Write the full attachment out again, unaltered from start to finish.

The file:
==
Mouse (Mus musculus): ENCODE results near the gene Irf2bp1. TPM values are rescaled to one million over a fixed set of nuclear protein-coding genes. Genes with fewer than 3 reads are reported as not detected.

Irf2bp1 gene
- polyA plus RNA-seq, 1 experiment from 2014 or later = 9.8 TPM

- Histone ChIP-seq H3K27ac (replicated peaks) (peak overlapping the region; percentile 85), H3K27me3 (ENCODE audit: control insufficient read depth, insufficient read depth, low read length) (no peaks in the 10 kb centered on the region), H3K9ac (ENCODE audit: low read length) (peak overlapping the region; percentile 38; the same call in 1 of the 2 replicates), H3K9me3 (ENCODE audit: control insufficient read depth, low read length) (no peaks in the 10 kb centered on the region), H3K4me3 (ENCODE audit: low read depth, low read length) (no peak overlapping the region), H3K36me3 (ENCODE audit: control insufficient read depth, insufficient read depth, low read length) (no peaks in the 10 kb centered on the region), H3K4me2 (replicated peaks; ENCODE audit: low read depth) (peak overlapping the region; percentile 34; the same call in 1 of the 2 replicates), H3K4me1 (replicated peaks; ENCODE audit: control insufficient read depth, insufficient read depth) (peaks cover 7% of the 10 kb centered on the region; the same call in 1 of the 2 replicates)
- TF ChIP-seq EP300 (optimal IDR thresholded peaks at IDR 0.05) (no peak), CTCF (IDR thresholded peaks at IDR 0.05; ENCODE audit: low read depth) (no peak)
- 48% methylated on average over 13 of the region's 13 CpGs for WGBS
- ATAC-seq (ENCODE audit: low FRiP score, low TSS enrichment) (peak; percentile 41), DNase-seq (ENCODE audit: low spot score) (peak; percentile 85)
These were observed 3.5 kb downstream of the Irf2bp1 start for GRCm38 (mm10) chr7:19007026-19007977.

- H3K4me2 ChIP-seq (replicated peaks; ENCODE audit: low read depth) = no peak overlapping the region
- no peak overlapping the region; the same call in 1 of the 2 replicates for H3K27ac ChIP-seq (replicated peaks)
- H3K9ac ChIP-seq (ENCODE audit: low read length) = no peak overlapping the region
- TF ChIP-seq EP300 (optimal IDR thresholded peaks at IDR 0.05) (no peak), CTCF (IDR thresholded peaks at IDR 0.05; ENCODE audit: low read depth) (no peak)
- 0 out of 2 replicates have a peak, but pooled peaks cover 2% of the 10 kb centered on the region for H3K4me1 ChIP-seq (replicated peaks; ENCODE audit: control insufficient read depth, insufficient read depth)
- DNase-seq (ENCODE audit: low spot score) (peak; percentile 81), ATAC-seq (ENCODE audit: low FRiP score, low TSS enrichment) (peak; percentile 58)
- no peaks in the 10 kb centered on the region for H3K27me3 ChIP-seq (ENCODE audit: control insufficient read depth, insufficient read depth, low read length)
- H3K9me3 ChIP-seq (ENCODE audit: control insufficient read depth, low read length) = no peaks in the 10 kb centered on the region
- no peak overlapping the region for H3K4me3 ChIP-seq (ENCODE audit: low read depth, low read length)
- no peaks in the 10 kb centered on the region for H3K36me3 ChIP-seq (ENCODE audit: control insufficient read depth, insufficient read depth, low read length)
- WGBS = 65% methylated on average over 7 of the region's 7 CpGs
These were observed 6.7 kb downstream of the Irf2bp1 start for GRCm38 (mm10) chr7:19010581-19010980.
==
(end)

Mouse (Mus musculus): ENCODE results near the gene Irf2bp1. TPM values are rescaled to one million over a fixed set of nuclear protein-coding genes. Genes with fewer than 3 reads are reported as not detected.

Irf2bp1 gene
- polyA plus RNA-seq, 1 experiment from 2014 or later = 9.8 TPM

- Histone ChIP-seq H3K27ac (replicated peaks) (peak overlapping the region; percentile 85), H3K27me3 (ENCODE audit: control insufficient read depth, insufficient read depth, low read length) (no peaks in the 10 kb centered on the region), H3K9ac (ENCODE audit: low read length) (peak overlapping the region; percentile 38; the same call in 1 of the 2 replicates), H3K9me3 (ENCODE audit: control insufficient read depth, low read length) (no peaks in the 10 kb centered on the region), H3K4me3 (ENCODE audit: low read depth, low read length) (no peak overlapping the region), H3K36me3 (ENCODE audit: control insufficient read depth, insufficient read depth, low read length) (no peaks in the 10 kb centered on the region), H3K4me2 (replicated peaks; ENCODE audit: low read depth) (peak overlapping the region; percentile 34; the same call in 1 of the 2 replicates), H3K4me1 (replicated peaks; ENCODE audit: control insufficient read depth, insufficient read depth) (peaks cover 7% of the 10 kb centered on the region; the same call in 1 of the 2 replicates)
- TF ChIP-seq EP300 (optimal IDR thresholded peaks at IDR 0.05) (no peak), CTCF (IDR thresholded peaks at IDR 0.05; ENCODE audit: low read depth) (no peak)
- 48% methylated on average over 13 of the region's 13 CpGs for WGBS
- ATAC-seq (ENCODE audit: low FRiP score, low TSS enrichment) (peak; percentile 41), DNase-seq (ENCODE audit: low spot score) (peak; percentile 85)
These were observed 3.5 kb downstream of the Irf2bp1 start for GRCm38 (mm10) chr7:19007026-19007977.

- H3K4me2 ChIP-seq (replicated peaks; ENCODE audit: low read depth) = no peak overlapping the region
- no peak overlapping the region; the same call in 1 of the 2 replicates for H3K27ac ChIP-seq (replicated peaks)
- H3K9ac ChIP-seq (ENCODE audit: low read length) = no peak overlapping the region
- TF ChIP-seq EP300 (optimal IDR thresholded peaks at IDR 0.05) (no peak), CTCF (IDR thresholded peaks at IDR 0.05; ENCODE audit: low read depth) (no peak)
- 0 out of 2 replicates have a peak, but pooled peaks cover 2% of the 10 kb centered on the region for H3K4me1 ChIP-seq (replicated peaks; ENCODE audit: control insufficient read depth, insufficient read depth)
- DNase-seq (ENCODE audit: low spot score) (peak; percentile 81), ATAC-seq (ENCODE audit: low FRiP score, low TSS enrichment) (peak; percentile 58)
- no peaks in the 10 kb centered on the region for H3K27me3 ChIP-seq (ENCODE audit: control insufficient read depth, insufficient read depth, low read length)
- H3K9me3 ChIP-seq (ENCODE audit: control insufficient read depth, low read length) = no peaks in the 10 kb centered on the region
- no peak overlapping the region for H3K4me3 ChIP-seq (ENCODE audit: low read depth, low read length)
- no peaks in the 10 kb centered on the region for H3K36me3 ChIP-seq (ENCODE audit: control insufficient read depth, insufficient read depth, low read length)
- WGBS = 65% methylated on average over 7 of the region's 7 CpGs
These were observed 6.7 kb downstream of the Irf2bp1 start for GRCm38 (mm10) chr7:19010581-19010980.